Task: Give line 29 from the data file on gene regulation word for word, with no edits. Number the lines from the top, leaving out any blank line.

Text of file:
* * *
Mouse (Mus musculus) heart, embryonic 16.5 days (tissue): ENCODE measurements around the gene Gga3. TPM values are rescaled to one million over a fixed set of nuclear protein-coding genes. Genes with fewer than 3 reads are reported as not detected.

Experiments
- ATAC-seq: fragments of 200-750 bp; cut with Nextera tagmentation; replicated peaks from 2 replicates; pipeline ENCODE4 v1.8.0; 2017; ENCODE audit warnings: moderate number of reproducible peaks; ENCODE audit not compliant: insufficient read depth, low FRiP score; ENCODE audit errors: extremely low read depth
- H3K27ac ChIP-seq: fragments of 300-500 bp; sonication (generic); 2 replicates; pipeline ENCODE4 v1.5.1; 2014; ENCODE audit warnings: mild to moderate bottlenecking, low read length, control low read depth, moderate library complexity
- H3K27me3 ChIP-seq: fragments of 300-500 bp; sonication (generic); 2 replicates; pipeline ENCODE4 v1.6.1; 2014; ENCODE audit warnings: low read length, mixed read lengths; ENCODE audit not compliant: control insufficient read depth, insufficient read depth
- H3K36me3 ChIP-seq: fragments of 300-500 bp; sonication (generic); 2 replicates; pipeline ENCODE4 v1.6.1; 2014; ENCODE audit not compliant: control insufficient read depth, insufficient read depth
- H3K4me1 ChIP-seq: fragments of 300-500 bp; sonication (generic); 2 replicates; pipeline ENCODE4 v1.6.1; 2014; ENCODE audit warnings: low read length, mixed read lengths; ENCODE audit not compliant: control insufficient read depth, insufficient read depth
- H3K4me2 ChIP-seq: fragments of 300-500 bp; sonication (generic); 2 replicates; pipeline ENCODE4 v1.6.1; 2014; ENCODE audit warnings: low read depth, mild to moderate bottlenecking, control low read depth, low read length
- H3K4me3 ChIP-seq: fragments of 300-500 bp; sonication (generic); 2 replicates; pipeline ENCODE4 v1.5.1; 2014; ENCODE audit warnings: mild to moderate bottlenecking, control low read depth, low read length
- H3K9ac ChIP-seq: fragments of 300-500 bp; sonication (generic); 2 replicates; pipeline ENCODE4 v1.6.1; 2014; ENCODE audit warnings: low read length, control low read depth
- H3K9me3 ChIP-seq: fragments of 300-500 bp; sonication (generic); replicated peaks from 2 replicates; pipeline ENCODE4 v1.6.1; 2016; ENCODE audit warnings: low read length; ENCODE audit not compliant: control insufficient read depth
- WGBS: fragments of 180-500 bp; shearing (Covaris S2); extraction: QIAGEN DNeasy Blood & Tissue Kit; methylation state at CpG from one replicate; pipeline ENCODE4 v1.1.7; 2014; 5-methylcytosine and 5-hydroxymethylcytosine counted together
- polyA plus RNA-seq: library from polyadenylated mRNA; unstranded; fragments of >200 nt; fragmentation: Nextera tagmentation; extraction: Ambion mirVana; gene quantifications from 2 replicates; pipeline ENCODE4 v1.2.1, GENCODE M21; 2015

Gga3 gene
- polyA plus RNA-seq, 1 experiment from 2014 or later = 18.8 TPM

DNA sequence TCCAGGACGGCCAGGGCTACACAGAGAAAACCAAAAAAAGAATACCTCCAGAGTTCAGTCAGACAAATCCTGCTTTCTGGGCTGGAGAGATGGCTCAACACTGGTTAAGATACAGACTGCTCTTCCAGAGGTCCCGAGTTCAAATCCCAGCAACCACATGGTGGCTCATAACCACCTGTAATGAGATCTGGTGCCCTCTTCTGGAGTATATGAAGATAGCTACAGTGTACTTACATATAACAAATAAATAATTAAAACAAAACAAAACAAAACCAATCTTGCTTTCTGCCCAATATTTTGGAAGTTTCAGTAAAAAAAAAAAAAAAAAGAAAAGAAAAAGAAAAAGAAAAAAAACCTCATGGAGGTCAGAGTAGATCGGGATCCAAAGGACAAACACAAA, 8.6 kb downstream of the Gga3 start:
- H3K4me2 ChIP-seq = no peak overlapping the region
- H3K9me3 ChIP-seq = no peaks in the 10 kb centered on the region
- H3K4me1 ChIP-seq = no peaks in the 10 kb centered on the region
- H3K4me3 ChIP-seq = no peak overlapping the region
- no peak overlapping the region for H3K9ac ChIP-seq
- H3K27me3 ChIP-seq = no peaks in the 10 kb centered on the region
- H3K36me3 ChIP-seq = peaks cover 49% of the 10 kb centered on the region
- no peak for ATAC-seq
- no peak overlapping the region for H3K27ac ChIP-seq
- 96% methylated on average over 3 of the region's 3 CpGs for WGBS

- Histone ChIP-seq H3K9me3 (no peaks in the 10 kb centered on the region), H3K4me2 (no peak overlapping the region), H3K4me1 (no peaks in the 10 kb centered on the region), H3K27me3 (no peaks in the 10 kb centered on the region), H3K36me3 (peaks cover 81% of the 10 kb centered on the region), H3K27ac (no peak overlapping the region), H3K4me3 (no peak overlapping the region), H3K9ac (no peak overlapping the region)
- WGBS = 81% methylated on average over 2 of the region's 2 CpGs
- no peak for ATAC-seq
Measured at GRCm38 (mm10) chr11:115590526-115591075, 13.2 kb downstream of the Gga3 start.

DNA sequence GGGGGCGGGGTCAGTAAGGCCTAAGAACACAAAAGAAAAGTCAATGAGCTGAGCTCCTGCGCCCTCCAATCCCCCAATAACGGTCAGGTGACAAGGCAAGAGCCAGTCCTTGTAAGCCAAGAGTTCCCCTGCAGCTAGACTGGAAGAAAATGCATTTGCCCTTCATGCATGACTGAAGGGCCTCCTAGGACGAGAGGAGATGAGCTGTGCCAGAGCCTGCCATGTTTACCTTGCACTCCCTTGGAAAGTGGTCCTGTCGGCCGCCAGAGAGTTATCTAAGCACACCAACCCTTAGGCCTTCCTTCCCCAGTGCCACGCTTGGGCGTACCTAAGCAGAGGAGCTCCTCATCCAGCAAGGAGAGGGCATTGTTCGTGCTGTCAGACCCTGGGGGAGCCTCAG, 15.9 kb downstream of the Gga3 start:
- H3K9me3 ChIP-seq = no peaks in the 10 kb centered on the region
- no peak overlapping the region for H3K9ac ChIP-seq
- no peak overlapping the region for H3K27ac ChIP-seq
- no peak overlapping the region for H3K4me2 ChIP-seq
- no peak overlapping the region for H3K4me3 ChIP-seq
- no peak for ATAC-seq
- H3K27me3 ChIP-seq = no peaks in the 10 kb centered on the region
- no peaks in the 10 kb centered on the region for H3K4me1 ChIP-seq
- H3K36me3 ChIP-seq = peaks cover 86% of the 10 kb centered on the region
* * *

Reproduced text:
- no peak for ATAC-seq